In Part 1 of our WordPress Web Site Traffic Blueprint article series, we explained that the key to turning a website into an automated traffic generation machine is to use an “expertly configured” WordPress website.
As we also explained, an expertly configured WordPress website is different than a professionally-configured WordPress site. An expertly configured WordPress website or blog is a website that is not only driven by the WordPress CMS platform, but has also been expertly set up and configured (either by yourself or professionally) to take full advantage of the tremendous power, ease-of-use and functionality of WordPress and its integration with other sites, specifically in areas like SEO, content syndication and reporting.
(With an expertly configured WordPress blog, all you have to do to automatically generate web traffic is publish content regularly!)
Once you have your WordPress site expertly configured and fully set up, all you need to do is add great content regularly to automatically drive more web traffic.
As outlined in Part One of this article series, the components of this automated online traffic blueprint are as follows:
In this article, we look at the “Setup” phase of this process. The focus of this section is to help you understand the best way to start if you don’t have a website yet, or if you already have an existing site that may or may not have been built using WordPress.
WordPress Traffic Blueprint – Setup Phase
If You Have No Web Presence Yet
If you haven’t got a website yet, then it’s really quite simple … build a WordPress site!
WordPress is the most powerful, flexible, cost-effective and easy-to-use content management system available. We provide loads of articles, tutorials, and tips on this site about the benefits and advantages of using WordPress to grow your business online.
For example, to learn just how popular WordPress is as a platform for web businesses, see this article: Statistics And Market Share About WordPress
After making the choice to build your web presence with WordPress, the next step is to choose which type of WordPress platform you will build your web presence on.
This step is important because there are 2 types of WordPress platforms you can choose from …
Self-Hosted vs Hosted WordPress Site
(WordPress – Self-Hosted vs Hosted)
WordPress offers users a “self-hosted” and a “hosted” option.
WordPress.org allows you to download the full-featured WordPress application at no cost and host a WordPress site or blog under your own domain name. This is the “self-hosted” WordPress option.
With the “hosted option”, WordPress hosts your blog for free at WordPress.com. There are, however, a number of limitations to what you can and can’t do with your site when it is hosted for free at WordPress.com.
If you plan to build a professional web presence and you want to set up the traffic system described here, then choose the “self-hosted” WordPress platform. The benefits of choosing the “self-hosted” option (WordPress.org) far outweigh those of hosting a free blog at WordPress.com. You have complete control over your web presence and avoid the limitations of the hosted option. Keep in mind that You can overcome the limitations of the free hosting platform by upgrading to a paid option, but then why not start off by hosting a WordPress site on your domain and avoid the hassles of upgrading later?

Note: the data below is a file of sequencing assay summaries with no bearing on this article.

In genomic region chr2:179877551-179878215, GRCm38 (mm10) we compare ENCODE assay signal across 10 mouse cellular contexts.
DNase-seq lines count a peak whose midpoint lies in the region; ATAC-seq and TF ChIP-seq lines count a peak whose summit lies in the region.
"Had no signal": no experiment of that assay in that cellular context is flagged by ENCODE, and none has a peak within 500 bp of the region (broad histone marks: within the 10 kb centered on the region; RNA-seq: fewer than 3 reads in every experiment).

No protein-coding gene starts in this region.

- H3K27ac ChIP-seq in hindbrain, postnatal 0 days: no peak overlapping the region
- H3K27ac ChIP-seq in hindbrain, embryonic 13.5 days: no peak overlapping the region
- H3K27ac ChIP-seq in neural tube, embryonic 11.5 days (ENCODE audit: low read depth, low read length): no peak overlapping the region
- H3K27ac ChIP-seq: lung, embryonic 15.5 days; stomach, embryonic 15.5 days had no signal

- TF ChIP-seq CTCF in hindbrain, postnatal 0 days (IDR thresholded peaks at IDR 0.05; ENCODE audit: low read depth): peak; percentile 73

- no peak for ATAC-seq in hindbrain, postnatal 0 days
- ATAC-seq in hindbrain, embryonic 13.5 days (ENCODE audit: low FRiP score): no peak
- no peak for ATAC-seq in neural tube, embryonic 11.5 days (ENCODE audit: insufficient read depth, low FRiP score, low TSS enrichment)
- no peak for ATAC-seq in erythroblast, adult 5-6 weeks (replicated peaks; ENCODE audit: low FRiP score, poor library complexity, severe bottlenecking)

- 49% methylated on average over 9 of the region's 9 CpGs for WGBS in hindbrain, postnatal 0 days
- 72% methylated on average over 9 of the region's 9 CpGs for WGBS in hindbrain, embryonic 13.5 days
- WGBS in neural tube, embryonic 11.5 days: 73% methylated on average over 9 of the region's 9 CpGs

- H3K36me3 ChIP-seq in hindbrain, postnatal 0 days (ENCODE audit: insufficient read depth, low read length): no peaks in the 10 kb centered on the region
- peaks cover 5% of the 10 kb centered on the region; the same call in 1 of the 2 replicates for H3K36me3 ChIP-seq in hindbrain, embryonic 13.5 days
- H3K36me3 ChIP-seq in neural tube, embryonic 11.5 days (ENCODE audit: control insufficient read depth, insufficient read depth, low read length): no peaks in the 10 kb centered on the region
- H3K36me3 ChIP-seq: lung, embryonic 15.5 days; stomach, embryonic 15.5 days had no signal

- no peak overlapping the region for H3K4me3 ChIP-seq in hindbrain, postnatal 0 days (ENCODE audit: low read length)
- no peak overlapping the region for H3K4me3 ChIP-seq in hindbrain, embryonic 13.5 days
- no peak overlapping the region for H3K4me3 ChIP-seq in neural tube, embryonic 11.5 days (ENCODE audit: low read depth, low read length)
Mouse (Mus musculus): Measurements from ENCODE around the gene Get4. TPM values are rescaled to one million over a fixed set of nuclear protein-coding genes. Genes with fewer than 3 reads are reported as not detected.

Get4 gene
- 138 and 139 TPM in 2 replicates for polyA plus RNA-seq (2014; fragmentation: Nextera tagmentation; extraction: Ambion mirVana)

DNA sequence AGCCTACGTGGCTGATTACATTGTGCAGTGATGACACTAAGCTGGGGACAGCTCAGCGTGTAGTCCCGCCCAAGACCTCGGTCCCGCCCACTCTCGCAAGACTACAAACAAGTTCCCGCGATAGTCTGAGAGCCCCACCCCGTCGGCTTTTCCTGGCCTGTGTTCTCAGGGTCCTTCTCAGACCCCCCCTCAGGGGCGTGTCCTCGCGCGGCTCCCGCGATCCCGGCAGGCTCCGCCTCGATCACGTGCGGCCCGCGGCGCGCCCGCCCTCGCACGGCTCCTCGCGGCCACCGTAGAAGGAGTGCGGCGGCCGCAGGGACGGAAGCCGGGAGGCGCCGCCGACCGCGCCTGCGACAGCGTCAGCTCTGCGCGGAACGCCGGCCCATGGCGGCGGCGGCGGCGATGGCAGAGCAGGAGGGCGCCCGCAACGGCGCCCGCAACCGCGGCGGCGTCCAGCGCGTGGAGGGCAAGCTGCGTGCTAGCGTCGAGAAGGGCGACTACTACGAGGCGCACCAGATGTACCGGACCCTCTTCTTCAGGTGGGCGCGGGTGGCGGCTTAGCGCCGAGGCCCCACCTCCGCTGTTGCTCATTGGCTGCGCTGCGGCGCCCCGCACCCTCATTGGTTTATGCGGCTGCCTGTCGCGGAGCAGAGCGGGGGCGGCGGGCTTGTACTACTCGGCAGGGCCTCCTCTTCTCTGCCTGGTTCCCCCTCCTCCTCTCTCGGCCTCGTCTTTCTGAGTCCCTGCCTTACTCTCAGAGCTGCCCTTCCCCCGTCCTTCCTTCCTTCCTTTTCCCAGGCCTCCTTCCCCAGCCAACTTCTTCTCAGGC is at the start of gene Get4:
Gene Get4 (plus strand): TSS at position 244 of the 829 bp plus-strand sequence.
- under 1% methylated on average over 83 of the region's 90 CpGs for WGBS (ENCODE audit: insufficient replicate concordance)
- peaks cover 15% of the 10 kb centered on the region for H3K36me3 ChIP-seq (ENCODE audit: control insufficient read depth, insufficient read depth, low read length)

If You Have An Existing Site
If you already own an existing site, first, check if it has been built using WordPress.
If you need help with this step, check this article: Tell-Tale Signs It’s A WordPress Web Site And Free WP-Checking Tools
If your web site is a WP site, move to the next step, and make sure that your site’s internal settings have been properly configured. We cover this step in more detail in another tutorial.
If your existing web site is not a WP website, you have some choices to make.
Take a look at the simple flowchart below. It will help you choose where to set up WordPress on your domain …
(Use this simple diagram to help you decide where to set up WordPress on your domain)
Basically, you have two choices:
- Replace your existing website with a WordPress site, or
- Keep your existing website and add a WordPress blog. Your WordPress blog will then be expertly configured and used to drive traffic to your main website.
If you choose to keep your existing web site and add a WordPress blog, make sure to use the self-hosted version of WordPress, which requires a domain name and webhosting, but allows you to fully configure your blog’s settings and customize the design and style of your existing website using a suitable theme.
To use WordPress as your main site, install it in the “root” folder of your domain name (i.e. http://www.mydomainname.com).
If you have an existing website, then you will want to install WordPress in a subfolder of your domain, e.g. www.mydomainname.com/blog (you can name the subdirectory anything you want).
If you already have an existing site that you don’t want to delete or replace with a WordPress site, the other option you have is to set up your WordPress site or blog on an entirely different domain.
- mydomainname.com – goes to your existing website
- myotherdomain.com – goes to your WordPress site
Once you have set up your WordPress site, the next step is to configure its internal settings. This step is explained in the next article in the WordPress Traffic Blueprint series.
This is the end of Section Two
To keep reading about this topic, click here:
This tutorial is part of a comprehensive tutorial series aimed at helping site owners learn how to grow their business online and drive traffic automatically using a WordPress-powered website or blog and proven online marketing strategies.
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